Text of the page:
The balance sheet accounts are listed first, followed by the accounts in the income statement. The COA is typically set up to display information in the order that it appears in financial statements. That means that balance sheet accounts are listed first and are followed by accounts in the income statement. A chart of accounts (COA) is basic chart of accounts an index of all of the financial accounts in a company’s general ledger. In short, it is an organizational tool that lists by category and line item all of the financial transactions that a company conducted during a specific accounting period. Accounts may also be assigned a unique account number by which the account can be identified.

Use simple account names

These are followed by Liability accounts, which can include accounts payable, payroll, loans, and so on. In other words, the Balance sheet accounts are normally listed first and they are listed in the order in which they appear on this financial report. For example, if the software does not allow you to rearrange the order of the accounts on the financial statements, it becomes very critical how your order your chart of accounts. The chart of accounts is simply the organized list of all the bins and shelves.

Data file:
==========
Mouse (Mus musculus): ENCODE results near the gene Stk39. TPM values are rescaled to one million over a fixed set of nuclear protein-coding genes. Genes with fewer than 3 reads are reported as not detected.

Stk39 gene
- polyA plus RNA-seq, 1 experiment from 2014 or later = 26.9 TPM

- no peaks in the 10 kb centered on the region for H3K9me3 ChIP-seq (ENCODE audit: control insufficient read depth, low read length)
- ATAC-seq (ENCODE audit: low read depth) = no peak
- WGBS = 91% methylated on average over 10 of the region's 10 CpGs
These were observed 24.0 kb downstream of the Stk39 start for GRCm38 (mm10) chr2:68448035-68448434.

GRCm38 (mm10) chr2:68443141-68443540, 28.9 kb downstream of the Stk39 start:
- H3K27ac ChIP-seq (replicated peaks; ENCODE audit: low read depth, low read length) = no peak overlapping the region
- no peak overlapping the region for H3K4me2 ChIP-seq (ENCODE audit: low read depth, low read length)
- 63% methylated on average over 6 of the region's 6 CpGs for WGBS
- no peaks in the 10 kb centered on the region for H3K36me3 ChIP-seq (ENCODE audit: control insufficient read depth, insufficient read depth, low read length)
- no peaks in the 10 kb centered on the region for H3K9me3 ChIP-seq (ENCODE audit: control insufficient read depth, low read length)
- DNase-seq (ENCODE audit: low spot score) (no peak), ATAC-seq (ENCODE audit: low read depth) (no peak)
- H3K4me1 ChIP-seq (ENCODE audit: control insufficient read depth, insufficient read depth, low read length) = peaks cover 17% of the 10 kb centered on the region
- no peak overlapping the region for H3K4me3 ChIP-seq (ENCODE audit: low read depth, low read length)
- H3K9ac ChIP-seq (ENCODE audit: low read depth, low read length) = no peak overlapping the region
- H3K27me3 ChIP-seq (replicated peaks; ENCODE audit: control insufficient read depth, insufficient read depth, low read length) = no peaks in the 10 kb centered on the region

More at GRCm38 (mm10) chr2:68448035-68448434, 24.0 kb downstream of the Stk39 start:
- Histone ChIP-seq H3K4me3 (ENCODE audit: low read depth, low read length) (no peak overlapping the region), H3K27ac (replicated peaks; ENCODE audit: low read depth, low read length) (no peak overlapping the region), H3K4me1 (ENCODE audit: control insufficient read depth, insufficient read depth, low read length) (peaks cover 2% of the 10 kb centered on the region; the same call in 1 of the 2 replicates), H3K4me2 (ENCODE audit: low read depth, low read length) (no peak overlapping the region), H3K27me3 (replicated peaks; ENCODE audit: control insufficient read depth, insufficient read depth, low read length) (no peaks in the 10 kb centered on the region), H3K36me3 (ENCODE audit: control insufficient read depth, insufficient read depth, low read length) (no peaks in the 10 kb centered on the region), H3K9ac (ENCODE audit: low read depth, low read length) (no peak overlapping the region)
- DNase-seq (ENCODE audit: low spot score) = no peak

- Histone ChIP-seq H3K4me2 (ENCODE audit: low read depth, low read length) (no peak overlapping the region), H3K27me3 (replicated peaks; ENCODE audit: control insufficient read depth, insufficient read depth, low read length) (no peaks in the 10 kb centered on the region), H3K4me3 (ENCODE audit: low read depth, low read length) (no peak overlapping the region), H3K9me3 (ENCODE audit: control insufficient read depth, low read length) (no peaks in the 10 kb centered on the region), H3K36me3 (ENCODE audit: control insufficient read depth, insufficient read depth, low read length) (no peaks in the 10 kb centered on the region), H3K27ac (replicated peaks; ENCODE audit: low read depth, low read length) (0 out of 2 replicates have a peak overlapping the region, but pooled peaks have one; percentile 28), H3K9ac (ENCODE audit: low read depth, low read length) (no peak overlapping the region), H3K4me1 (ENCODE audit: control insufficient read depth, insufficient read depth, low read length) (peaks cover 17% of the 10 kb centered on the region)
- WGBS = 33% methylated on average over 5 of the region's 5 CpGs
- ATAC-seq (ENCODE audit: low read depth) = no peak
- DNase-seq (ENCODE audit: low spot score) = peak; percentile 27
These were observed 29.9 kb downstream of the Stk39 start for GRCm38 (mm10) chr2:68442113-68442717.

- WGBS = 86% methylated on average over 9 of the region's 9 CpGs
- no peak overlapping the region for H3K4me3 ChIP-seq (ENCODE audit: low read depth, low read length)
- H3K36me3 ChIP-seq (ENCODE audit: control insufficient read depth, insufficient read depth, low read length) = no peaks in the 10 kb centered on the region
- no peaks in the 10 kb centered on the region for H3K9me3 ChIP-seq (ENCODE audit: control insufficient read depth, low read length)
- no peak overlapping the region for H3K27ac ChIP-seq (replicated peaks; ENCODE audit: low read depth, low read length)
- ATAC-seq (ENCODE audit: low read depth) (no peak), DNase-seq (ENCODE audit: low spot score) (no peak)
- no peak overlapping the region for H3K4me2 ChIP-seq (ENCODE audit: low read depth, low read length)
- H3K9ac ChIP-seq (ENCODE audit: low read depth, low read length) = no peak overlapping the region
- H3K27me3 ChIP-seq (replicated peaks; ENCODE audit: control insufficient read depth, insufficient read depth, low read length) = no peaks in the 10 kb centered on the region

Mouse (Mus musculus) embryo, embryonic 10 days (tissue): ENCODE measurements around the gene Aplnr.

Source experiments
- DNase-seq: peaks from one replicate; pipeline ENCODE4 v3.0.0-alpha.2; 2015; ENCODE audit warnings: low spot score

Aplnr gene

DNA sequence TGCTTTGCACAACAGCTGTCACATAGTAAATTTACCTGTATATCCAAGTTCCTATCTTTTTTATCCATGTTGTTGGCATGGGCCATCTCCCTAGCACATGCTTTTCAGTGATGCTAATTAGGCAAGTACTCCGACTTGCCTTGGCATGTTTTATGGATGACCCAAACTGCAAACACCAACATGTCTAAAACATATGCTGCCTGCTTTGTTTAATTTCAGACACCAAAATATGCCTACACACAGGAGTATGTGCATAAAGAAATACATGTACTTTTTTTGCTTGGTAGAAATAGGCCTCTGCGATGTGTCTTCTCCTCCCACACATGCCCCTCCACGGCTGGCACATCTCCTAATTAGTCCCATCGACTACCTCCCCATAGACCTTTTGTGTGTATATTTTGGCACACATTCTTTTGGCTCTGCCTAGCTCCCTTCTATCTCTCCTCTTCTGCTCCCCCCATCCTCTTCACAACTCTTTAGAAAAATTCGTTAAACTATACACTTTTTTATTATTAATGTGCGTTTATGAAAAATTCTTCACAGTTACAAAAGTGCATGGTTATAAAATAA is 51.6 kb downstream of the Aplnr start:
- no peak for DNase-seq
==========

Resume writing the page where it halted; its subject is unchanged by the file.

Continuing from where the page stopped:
The first digit of the number signifies if it is an asset, liability, etc. For example, if the first digit is a “1” it is an asset, if the first digit is a “3” it is a revenue account, etc. The company decided to include a column to indicate whether a debit or credit will increase the amount in the account. This sample chart of accounts also includes a column containing a description of each account in order to assist in the selection of the most appropriate account. While it sounds great in theory, in practice financial statements are what get faithfully generated and reviewed by management each month.